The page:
Sunday, January 17, 2016

Procrastination: not the thief of time but the generator of creativity

At the New York Times, Adam Grant suggests not being a "pre-crastinator" but a procrastinator. He used to write everything weeks or months in advance but was convinced by a study that procrastination can actually help your creativity.

The short version: if you know you have to do something but put it off for a bit (but don't wait until the last minute), the ideas that emerge are likely to be more creative.

And some epic procrastinators are in this boat with you:
Steve Jobs procrastinated constantly, several of his collaborators have told me. Bill Clinton has been described as a “chronic procrastinator” who waits until the last minute to revise his speeches. Frank Lloyd Wright spent almost a year procrastinating on a commission, to the point that his patron drove out and insisted that he produce a drawing on the spot. It became Fallingwater, his masterpiece. Aaron Sorkin, the screenwriter behind “Steve Jobs” and “The West Wing,” is known to put off writing until the last minute. When Katie Couric asked him about it, he replied, “You call it procrastination, I call it thinking.”
I'm hoping this works, since I've been taking care of a family member all week and haven't touched email or writing, despite deadlines. Time to face the music and dig in--but here's hoping that today, when I do, the ideas will be all the better for it.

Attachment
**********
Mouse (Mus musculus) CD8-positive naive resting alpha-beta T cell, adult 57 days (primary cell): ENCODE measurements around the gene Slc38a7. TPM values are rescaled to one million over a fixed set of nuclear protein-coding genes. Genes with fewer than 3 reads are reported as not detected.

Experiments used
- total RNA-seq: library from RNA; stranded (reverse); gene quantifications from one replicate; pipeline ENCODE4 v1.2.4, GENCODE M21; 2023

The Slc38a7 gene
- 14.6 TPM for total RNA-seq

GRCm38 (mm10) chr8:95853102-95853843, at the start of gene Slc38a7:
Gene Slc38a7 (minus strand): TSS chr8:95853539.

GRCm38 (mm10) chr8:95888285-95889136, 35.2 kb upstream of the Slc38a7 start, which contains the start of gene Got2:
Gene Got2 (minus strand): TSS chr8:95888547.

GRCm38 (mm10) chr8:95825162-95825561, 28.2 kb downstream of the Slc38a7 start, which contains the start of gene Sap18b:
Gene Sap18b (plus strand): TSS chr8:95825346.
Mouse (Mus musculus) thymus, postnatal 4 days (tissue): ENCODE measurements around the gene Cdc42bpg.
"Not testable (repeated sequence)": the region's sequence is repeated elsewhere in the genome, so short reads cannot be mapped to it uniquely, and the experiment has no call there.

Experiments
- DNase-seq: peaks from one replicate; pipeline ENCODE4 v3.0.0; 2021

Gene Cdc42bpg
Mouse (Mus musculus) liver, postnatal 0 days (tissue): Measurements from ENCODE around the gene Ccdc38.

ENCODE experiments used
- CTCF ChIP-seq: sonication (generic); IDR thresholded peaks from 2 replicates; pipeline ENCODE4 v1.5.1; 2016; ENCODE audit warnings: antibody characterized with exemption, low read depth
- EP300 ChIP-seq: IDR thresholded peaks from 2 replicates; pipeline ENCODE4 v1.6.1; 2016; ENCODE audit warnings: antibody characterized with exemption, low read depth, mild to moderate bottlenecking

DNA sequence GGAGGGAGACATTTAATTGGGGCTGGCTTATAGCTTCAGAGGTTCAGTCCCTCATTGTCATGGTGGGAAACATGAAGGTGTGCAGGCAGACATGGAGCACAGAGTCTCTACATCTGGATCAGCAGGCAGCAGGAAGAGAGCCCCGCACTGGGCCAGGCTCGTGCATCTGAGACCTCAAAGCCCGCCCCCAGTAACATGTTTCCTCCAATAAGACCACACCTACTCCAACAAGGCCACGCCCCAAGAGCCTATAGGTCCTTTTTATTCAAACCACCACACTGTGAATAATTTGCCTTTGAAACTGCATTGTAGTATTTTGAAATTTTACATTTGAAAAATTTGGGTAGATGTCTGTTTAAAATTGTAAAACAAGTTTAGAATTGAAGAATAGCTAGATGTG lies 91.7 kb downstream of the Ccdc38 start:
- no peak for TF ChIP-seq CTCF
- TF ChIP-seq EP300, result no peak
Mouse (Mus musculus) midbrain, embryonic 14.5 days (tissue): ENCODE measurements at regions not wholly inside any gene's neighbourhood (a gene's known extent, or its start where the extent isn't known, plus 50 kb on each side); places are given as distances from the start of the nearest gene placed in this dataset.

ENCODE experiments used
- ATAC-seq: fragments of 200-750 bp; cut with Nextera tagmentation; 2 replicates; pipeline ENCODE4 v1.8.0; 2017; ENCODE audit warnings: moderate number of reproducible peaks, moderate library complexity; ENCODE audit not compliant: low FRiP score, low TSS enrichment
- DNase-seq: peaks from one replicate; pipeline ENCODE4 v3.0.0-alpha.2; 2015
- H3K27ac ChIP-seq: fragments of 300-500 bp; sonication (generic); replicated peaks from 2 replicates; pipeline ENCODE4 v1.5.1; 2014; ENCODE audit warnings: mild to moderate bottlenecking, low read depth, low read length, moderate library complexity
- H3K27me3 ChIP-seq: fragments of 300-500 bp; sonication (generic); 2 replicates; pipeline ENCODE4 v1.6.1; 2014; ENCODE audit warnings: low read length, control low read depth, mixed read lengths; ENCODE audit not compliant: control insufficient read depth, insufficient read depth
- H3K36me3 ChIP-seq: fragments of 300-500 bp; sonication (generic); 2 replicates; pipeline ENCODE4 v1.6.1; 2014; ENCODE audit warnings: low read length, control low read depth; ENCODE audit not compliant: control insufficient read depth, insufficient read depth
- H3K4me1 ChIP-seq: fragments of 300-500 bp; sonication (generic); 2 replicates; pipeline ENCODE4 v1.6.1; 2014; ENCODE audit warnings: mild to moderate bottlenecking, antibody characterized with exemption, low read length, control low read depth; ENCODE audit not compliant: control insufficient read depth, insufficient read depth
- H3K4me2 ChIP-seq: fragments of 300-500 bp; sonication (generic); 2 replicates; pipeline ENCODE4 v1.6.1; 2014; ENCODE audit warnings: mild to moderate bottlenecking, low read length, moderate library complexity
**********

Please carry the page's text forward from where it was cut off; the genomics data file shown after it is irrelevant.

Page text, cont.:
gwinne said...

Interesting. I always have many projects going on, so it's easy to avoid one by working on another.

Bardiac said...

My guess is that procrastination is complex, and some leads to greater creativity because the person has the basic knowledge to think about the issues/problems in the background while they're doing something else. But if the person (say a student in an intro course) doesn't have the basic knowledge, they just get more desperate and do less good work.

profacero said...

Well, it leads to greater creativity in the generation of ideas, perhaps, but then there is the follow-through; the Wright house still had to be built.

Anonymous said...

I will put it like this: play is good, even during work time. But you still need the work time. What I do sometimes with structured work time is define play out of it, which is wrong. You really have to allow play ... but you also need to work most every day, touch your project most every day.

undine said...

gwinne--That's the creative way to procrastinate, and you still get stuff done.

Bardiac--That's a good point. It only works if you have the knowledge to begin with or maybe a desire to think about it in the back of your mind. Students have a lot of other things going on (we do, too, but ours are different).

profacero--True that. Also, with Wright, I've always wondered how much of his dogma (No closets!) was ideology and how much was that he didn't have time for afterthoughts.

I have been too far away from my project and am just getting back to it.